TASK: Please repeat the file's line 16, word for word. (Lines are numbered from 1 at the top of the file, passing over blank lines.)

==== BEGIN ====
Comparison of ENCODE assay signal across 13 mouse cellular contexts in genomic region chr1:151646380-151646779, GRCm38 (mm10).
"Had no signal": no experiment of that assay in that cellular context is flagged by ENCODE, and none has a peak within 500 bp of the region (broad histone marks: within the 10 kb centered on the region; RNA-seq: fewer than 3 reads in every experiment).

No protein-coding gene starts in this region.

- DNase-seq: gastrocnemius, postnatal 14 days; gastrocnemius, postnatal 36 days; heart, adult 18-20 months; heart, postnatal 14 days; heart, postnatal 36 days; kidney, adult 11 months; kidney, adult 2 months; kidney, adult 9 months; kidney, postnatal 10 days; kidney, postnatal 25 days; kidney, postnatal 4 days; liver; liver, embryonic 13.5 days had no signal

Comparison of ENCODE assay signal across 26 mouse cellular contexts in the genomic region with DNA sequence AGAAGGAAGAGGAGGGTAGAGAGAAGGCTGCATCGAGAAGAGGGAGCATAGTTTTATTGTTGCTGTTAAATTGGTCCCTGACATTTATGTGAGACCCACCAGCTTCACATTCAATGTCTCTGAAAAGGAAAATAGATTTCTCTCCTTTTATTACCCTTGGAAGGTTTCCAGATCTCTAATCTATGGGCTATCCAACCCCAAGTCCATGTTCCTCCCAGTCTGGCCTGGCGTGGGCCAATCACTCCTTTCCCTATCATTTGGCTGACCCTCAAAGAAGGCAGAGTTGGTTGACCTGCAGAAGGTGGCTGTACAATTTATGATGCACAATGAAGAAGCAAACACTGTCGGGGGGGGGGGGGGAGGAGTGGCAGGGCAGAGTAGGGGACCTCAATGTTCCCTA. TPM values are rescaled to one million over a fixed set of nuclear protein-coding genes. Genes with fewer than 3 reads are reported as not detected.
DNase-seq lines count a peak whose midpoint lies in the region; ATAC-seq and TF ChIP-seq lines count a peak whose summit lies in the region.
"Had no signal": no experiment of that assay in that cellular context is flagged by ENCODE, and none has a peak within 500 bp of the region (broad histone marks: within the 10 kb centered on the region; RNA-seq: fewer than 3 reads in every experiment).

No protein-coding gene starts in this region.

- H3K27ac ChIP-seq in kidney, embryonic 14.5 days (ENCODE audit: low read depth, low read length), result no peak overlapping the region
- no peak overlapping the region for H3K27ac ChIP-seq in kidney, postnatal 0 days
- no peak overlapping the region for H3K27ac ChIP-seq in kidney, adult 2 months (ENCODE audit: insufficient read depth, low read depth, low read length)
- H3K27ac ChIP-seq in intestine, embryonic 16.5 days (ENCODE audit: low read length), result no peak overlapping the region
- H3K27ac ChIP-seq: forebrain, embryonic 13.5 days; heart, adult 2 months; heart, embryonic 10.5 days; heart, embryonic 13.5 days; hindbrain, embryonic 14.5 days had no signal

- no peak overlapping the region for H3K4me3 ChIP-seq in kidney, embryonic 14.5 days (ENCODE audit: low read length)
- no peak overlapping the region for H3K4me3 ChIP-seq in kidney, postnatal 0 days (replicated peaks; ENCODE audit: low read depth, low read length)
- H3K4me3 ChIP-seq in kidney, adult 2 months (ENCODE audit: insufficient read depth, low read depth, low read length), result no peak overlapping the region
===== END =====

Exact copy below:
- H3K4me3 ChIP-seq in kidney, adult 2 months (ENCODE audit: insufficient read depth, low read depth, low read length), result no peak overlapping the region